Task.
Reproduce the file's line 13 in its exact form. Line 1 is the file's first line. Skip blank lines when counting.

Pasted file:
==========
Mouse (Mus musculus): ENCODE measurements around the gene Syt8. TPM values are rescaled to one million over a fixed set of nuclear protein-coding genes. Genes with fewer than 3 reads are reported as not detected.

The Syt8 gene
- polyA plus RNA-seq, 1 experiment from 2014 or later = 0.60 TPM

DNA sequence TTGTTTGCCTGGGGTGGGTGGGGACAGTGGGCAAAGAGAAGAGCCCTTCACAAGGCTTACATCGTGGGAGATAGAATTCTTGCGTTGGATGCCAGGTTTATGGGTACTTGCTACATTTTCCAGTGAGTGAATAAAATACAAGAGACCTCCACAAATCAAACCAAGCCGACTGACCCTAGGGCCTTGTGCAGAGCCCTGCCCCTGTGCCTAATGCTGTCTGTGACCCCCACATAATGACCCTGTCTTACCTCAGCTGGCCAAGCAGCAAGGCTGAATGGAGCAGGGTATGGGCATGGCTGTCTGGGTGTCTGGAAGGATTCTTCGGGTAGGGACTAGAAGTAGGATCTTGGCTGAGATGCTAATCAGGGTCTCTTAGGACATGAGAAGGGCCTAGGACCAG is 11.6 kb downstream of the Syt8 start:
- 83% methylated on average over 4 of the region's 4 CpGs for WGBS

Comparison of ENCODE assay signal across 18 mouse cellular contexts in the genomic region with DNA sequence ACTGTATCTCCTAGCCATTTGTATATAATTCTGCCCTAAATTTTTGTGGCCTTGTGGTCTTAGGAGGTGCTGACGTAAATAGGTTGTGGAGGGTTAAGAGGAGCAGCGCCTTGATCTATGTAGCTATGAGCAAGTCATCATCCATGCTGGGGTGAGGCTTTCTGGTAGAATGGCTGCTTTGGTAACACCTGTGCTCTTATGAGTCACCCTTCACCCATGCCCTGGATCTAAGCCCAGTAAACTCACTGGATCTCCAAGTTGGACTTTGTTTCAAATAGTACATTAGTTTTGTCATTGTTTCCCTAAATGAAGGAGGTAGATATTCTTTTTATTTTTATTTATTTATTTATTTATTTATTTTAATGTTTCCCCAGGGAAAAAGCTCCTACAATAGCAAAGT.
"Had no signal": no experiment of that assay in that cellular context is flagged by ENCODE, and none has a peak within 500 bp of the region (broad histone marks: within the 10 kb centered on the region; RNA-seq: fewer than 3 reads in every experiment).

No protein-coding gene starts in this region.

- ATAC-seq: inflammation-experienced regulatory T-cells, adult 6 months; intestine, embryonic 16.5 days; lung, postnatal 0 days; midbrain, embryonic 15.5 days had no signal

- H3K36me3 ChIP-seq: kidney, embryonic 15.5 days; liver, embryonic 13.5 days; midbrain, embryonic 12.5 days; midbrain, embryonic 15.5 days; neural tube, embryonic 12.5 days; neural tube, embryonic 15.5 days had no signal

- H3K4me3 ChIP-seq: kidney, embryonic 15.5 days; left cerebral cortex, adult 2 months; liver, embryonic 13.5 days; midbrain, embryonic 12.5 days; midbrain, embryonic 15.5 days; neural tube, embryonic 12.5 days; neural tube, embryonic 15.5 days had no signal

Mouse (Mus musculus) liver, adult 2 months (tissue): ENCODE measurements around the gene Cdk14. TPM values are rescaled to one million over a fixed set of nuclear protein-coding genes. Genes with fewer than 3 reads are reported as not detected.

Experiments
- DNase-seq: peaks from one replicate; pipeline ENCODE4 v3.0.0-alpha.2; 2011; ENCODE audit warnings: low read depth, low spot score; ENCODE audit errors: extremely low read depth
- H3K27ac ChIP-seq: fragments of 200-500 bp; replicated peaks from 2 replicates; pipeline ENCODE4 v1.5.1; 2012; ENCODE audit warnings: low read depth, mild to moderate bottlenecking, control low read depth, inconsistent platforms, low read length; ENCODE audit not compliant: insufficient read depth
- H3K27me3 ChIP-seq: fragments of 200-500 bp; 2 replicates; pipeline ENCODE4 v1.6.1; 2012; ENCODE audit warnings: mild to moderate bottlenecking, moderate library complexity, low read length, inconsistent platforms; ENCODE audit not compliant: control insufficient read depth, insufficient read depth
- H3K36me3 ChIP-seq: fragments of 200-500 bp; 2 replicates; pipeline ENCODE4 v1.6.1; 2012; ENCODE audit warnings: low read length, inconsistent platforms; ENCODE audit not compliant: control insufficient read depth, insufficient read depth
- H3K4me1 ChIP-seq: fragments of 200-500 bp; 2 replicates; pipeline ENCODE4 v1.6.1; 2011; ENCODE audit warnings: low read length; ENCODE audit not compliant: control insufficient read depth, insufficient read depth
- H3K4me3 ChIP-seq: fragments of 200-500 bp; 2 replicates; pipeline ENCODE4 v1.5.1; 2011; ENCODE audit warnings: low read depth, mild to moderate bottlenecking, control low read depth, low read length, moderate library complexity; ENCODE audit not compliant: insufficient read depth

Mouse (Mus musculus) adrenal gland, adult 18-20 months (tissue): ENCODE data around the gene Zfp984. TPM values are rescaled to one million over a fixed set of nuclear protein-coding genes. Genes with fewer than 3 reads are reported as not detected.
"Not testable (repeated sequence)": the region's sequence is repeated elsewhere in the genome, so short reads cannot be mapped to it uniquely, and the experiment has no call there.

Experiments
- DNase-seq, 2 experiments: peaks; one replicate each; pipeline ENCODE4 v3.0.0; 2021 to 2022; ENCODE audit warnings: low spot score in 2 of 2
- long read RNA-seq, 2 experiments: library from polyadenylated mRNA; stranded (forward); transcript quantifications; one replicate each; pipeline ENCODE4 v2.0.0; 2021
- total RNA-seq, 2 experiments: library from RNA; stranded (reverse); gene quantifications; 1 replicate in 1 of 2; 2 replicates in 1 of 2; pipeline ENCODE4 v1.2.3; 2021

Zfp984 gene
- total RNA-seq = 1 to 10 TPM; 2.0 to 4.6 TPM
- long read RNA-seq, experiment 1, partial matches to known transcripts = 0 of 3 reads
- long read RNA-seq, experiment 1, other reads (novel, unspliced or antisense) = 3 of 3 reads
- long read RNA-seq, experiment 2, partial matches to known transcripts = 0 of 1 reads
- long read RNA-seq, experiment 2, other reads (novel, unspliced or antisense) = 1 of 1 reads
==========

Experiments